In a draft recommendation statement on screening for lung cancer, the U.S. Preventive Services Task Force recommends screening people who are at high risk for lung cancer with annual low-dose CT scans.
Smoking is the biggest risk factor for developing lung cancer, resulting in about 85% of lung cancers in the United States. The risk for developing lung cancer also increases with age, with most lung cancers occurring in people age 55 or older.
The more you smoke over time, the more at risk you are for lung cancer, task force co-vice chairman Michael LeFevre, MD, MSPH, said in a news release. When deciding who will be screened, clinicians will need to assess the persons age, overall health, how much the person has smoked, and whether the person is still smoking or how many years it has been since the person quit.
This evaluation will help clinicians decide whether it may be beneficial to screen a given person.
After reviewing the evidence, the task force determined that clinicians can reach a reasonable balance of benefits and harms by screening people who are ages 55 to 80 and have a 30-pack-year or greater history of smoking, and are either current smokers or have quit in the past 15 years.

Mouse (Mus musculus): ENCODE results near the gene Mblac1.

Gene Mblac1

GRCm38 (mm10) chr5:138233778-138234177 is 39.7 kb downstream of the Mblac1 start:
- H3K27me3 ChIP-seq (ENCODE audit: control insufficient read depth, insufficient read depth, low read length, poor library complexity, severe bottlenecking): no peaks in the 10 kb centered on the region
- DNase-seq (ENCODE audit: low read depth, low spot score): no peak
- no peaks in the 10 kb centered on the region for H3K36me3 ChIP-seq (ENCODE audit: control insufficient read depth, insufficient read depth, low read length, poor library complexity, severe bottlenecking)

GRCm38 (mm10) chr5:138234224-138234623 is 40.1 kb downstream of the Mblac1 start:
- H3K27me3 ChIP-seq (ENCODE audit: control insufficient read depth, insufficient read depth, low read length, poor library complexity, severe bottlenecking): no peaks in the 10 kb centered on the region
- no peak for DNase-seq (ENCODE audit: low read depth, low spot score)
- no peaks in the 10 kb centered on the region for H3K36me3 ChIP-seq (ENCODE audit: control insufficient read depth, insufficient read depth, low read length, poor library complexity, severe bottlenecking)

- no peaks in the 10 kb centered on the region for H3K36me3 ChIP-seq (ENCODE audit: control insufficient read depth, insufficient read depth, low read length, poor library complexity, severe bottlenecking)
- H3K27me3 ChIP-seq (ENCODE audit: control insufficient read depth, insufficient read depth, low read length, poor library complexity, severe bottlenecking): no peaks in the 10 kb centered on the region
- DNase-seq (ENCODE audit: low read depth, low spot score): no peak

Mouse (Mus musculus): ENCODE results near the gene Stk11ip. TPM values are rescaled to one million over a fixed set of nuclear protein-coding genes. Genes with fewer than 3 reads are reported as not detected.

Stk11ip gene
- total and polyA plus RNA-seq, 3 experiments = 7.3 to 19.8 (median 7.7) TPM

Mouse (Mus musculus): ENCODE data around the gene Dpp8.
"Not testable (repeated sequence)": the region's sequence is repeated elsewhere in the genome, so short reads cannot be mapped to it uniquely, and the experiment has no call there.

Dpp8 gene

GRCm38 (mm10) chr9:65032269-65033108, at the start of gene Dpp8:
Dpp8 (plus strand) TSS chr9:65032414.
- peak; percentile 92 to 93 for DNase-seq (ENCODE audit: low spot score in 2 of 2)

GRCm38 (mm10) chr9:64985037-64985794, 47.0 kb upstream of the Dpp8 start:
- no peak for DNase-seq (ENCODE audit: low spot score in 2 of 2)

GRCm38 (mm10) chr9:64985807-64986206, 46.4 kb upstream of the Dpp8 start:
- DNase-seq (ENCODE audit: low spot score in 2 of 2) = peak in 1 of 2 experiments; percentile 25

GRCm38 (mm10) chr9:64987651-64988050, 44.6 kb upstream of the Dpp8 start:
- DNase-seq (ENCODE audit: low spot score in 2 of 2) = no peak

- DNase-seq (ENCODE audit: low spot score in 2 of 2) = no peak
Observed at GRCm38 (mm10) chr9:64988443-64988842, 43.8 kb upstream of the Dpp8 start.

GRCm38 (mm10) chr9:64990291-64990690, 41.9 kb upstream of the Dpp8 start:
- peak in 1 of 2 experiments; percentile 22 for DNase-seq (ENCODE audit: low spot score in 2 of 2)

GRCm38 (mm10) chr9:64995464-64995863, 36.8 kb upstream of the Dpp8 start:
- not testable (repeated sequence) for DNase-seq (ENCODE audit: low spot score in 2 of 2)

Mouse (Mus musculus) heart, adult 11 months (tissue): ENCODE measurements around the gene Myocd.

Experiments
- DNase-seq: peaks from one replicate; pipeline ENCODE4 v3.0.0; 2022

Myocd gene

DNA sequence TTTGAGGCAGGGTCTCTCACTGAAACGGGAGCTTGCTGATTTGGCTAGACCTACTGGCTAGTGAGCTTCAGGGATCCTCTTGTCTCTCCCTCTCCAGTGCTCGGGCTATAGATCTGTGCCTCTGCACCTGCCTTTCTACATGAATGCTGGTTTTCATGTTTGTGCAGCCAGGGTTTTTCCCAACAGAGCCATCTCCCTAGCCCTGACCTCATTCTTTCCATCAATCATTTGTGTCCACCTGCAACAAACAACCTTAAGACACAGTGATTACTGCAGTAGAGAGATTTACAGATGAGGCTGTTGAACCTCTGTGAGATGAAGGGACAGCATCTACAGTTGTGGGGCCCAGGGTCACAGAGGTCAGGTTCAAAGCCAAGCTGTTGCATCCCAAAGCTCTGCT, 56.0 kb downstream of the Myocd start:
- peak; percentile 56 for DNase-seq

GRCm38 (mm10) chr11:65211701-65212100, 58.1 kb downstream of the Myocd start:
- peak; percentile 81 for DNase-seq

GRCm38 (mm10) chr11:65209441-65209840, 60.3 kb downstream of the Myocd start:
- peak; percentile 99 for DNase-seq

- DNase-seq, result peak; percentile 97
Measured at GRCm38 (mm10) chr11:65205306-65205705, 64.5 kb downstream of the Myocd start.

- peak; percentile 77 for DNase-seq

A pack year means that someone has smoked an average of one pack of cigarettes per day for a year. For example, a person reaches 30 pack years of smoking history by smoking a pack a day for 30 years or two packs a day for 15 years.
Lung cancer is the leading cause of cancer death in the United States and a devastating diagnosis for more than 200,000 people each year, said task force chair Virginia Moyer, MD, MPH.
Sadly, nearly 90% of people who develop lung cancer die from the disease, in part because it often is not found until it is at an advanced stage. By screening those at high risk, we can find lung cancer at earlier stages when it is more likely to be treatable.
LeFevre also cautioned that its important to remember that helping smokers stop smoking and protecting non-smokers from exposure to tobacco smoke are the most effective ways to decrease the sickness and death associated with lung cancer. In addition, people who quit smoking will continue to see their risk go down over time. Screening for lung cancer is beneficial, but it is not an alternative to quitting smoking.
The task force will take public comments on the draft recommendation statement until Aug. 26 before developing its final recommendation. To read the recommendation and to comment, visit www.uspreventiveservicestaskforce.org/draftrec.htm.